A second 1982-D Small Date homogenous copper alloy Lincoln cent has been discovered. Like the original discovery coin this latest find is also graded AU-58. According to the PCGS label it weighs 3.07 grams - close enough to be within a reasonable tolerance. Copper-alloy cents weigh 3.1 grams and the copper-plated zinc cents weigh 2.5 grams give or take a few tenths of a gram either way.
About the original discovery coin that I broke the story on, the cataloger at Heritage Auctions said, "The January 3, 2017 issue of Numismatic News reported what had long been suspected but had never been confirmed: the existence of a solid bronze 1982-D Small Date cent. The discoverer was Paul Malone, a collector from Minnesota. The discovery coin, graded AU58 by NGC, appeared as lot 2031 in an August 2017 Stack's-Bowers auction and realized $18,800. It is sharply struck and minimally abraded with medium to deep walnut-brown toning. Due to the rising cost of copper, cents transitioned from bronze to copper-plated zinc during 1982. The quality of strikes declined, and modifications were made to the obverse legends, including the date, to allow faster press production of the zinc cents. At Denver, the Small Date subtype was introduced after the remaining bronze planchets were coined. Any surviving 1982-D Small Date bronze cents are transitional alloy errors, cousins to the famous 1943 bronze cents."
Some feel the 1982 cent has grown from a seven-coin set to an eight-coin set if one wants to consider one of these a variety and part of the set. However, this is unlikely to occur due to the rarity of the pieces. As such, it is being considered an error like the 1943 copper cents. No matter the nomenclature, it has been a very highly sought after coin ever since Malone discovered the first known piece. Now that a second specimen has been found it gives searchers even more hope of finding one than ever before! In my January 3, 2017, NN story I stated: "Where there is one, there are usually more so I expect additional reports to come in though I expect the coin to continue to be rare." That prediction has come true and I fully expect more will be found in time! According to now-retired NN Editor Dave Harper, the Jan. 3, 2017 online version of the story has generated more interest than any other story NN has published on their website. It can be found here. So you will have a lot of company out there searching for one but there are billions of 1982-D Small Date cents to search.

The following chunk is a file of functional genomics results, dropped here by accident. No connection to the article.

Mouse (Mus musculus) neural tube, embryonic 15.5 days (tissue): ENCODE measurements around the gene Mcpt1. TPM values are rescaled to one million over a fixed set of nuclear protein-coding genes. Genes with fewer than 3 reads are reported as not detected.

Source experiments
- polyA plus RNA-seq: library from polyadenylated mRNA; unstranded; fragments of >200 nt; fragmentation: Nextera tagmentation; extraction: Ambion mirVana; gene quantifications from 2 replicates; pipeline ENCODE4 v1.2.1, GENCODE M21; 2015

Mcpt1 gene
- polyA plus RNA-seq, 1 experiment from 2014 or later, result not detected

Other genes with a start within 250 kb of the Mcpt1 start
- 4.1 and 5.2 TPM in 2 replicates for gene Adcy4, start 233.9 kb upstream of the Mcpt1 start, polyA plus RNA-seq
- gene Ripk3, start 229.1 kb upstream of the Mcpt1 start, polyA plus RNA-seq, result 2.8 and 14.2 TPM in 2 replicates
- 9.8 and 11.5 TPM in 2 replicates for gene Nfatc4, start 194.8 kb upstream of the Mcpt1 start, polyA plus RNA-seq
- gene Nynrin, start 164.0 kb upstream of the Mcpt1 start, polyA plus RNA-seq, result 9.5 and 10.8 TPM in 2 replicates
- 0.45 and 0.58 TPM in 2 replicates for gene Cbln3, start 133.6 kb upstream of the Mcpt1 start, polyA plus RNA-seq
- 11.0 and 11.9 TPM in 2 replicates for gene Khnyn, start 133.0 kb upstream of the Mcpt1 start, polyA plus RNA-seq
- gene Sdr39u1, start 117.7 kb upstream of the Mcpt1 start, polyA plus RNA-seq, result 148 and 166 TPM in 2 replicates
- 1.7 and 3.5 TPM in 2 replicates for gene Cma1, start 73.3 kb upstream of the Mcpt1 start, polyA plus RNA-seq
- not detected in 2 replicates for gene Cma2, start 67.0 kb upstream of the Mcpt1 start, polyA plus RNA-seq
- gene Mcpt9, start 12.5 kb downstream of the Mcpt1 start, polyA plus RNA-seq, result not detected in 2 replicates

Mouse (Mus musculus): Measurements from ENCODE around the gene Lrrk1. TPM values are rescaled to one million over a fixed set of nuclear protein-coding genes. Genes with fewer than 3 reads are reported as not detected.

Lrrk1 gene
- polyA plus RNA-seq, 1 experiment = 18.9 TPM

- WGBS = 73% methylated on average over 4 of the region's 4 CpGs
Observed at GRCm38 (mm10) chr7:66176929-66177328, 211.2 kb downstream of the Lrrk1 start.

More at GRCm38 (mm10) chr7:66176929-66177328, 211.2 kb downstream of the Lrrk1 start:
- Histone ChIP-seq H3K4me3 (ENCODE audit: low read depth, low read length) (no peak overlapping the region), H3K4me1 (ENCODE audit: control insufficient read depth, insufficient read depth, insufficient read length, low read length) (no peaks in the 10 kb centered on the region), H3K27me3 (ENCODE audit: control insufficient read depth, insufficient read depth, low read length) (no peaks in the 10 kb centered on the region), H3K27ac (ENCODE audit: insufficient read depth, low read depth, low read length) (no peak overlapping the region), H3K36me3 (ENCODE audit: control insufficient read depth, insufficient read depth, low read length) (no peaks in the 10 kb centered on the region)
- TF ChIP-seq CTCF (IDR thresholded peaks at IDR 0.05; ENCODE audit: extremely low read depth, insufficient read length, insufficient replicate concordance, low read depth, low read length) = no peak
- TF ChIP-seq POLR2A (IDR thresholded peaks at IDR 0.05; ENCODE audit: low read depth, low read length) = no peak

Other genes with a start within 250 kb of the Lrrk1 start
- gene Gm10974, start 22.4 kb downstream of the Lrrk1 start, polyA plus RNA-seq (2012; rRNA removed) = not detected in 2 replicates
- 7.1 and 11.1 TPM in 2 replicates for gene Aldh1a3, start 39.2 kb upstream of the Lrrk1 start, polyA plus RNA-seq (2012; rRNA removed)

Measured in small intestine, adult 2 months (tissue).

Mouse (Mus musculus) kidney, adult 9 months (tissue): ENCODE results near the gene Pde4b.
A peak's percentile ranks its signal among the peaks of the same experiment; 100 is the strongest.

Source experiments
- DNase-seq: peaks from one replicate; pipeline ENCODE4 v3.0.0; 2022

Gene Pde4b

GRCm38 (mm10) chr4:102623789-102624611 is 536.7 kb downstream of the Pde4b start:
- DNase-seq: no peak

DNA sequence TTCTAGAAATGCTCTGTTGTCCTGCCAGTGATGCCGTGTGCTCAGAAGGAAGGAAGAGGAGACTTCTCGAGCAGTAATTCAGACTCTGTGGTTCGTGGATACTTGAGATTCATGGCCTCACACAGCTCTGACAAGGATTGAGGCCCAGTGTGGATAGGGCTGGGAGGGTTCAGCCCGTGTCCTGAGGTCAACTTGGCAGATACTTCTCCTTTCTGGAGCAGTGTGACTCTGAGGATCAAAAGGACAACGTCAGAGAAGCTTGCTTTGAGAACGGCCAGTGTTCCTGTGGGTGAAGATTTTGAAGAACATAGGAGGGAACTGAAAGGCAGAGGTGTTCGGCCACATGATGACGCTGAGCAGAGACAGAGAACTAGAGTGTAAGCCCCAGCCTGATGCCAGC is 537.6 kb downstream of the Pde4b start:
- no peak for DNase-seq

The 1982 varieties involve the so-called Large Date and Small Date die modification and the two different types of planchets used that year, solid copper-alloy and copper-plated zinc. Between the two planchet types and two styles of dies used, eight different combinations were possible between the Philadelphia and Denver mints involved for business strike production.
The Mint switched over from striking copper-alloy to copper-plated zinc planchets sometime in mid-1982 as a cost-saving measure – the copper-alloy planchets were too expensive to strike and the Mint was losing money.
But it didn’t end there. The Mint had trouble striking the new planchets with dies bearing the old die design, (used for a number of years with only the date changing), so they modified the dies to make them more suitable to strike the copper-plated zinc cents.
This modification resulted in what collectors called the “Small Date” and they naturally dubbed the old style design “Large Date.” When all was said and done, it appeared there were seven distinct varieties, though some of us continued to believe that the eighth possible variety surely had to exist even if rare. There were Small and Large Date varieties struck on both types of planchets with only the Denver minted Small Date copper cent seemingly never having been minted.
The reason the Mint changed from what collectors call a Large Date to the Small Date is because zinc does not strike up like copper or a predominantly copper alloy. The Mint struck the copper hard and fast but quickly learned in 1982 that the strike was not satisfactory on the coins minted on the copper-plated zinc planchets. They had to slow down the strike by lengthening the squeeze, which satisfactorily filled the dies. This meant production numbers were down and the only way to rectify the problem was to modify the dies. The “Small Date” moniker is actually something of a misnomer as not only is the date smaller and more delicate but so is LIBERTY and IN GOD WE TRUST and almost assuredly other less noticeable design differences in the portrait. This change meant there was less date, motto and legend to fill during the strike and they could crank up the numbers again by hitting the planchets faster and reducing the length of squeeze. There have been other theories thrown around for the design modifications but none have been verified by the Mint while those noted here are the exact reasons the Mint cited.
Some veteran collectors are so good at differentiating the solid copper alloy from the copper-plated cents by sight alone that they can very often tell the difference just by color while even examining just the reverse – I know I can a high percentage of the time. But for all practical purposes, it is best to weigh the 1982-D Small Date cents to see if you have one of the rare 3.1 gram copper-alloy specimens. To weigh the coins you can buy a digital scale – an option that has gotten much cheaper in recent years. I paid over $125 for my first one and I think I paid about $14 for my last one (that I keep as a spare).
As an Amazon Associate, Numismaticnews.net earns from qualifying purchases made through affiliate links.